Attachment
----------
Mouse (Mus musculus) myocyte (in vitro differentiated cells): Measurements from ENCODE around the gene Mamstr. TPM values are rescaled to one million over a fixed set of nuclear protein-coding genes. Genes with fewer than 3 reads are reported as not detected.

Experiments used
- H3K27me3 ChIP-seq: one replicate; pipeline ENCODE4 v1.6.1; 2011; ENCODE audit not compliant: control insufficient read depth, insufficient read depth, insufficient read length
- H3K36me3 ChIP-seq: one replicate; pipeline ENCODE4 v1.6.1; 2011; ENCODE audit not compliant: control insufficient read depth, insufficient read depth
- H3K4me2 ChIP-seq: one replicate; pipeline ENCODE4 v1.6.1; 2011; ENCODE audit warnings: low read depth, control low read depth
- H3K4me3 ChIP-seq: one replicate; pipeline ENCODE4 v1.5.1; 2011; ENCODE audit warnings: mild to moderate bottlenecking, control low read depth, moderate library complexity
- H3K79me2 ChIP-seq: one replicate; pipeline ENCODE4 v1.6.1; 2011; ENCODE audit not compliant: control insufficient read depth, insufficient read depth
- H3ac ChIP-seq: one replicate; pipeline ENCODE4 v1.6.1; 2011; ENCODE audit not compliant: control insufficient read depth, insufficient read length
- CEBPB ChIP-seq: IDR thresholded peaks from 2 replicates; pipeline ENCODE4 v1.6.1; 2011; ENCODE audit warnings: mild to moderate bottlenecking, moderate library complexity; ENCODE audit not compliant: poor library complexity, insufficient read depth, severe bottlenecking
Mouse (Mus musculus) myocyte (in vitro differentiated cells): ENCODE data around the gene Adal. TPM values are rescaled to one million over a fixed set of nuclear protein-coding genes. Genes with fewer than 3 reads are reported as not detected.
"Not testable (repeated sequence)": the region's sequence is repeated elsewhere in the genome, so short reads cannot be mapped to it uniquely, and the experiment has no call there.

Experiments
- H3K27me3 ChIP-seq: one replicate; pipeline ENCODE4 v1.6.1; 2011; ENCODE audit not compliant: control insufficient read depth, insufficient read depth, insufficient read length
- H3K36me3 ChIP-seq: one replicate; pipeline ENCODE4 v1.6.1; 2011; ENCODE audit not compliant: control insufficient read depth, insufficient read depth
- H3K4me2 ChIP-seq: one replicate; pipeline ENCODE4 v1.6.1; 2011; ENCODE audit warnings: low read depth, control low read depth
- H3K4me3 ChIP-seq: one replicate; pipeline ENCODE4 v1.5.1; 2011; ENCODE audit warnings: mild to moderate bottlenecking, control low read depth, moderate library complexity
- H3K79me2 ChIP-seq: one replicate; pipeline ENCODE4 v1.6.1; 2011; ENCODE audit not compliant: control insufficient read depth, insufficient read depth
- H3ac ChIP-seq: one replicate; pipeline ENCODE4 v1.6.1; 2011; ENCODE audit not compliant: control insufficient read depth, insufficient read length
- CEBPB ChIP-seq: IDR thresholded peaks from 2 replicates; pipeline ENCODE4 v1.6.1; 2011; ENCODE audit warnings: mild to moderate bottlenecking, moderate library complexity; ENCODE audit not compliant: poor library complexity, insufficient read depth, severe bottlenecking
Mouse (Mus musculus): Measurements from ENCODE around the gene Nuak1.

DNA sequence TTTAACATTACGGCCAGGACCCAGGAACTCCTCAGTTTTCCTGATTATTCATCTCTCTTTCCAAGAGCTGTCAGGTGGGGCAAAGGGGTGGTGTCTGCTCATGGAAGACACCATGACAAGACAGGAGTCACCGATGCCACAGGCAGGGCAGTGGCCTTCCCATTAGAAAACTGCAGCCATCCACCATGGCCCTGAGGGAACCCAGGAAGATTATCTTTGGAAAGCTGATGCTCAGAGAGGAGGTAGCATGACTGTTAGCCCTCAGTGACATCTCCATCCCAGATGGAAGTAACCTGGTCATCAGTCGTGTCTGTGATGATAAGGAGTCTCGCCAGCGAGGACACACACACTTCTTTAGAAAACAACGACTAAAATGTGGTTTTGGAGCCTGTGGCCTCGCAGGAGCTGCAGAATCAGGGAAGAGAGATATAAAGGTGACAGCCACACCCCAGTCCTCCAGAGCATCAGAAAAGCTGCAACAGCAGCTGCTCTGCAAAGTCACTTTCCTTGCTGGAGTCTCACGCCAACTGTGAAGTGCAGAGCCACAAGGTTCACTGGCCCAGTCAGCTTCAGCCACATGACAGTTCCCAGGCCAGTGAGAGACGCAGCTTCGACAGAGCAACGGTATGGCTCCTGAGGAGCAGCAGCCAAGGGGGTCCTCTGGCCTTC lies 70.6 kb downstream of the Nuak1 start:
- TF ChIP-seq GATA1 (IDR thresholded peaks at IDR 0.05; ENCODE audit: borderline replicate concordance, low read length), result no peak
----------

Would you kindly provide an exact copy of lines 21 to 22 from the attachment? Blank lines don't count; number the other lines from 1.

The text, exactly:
DNA sequence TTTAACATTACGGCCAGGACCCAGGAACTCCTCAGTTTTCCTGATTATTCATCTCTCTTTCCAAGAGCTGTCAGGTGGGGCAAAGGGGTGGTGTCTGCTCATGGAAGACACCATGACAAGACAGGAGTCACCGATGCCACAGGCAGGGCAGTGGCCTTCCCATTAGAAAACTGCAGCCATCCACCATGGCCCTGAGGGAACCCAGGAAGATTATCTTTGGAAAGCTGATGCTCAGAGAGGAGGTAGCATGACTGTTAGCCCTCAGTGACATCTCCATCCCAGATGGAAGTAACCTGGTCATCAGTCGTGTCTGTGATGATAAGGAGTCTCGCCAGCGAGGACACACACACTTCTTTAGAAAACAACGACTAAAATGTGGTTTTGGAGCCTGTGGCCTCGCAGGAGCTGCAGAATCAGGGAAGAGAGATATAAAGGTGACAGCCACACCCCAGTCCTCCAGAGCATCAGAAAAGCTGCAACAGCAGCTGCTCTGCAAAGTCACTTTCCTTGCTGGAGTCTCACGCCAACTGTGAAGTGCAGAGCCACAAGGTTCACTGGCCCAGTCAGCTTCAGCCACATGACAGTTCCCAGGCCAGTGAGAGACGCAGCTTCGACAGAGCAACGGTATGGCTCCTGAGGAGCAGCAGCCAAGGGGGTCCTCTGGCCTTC lies 70.6 kb downstream of the Nuak1 start:
- TF ChIP-seq GATA1 (IDR thresholded peaks at IDR 0.05; ENCODE audit: borderline replicate concordance, low read length), result no peak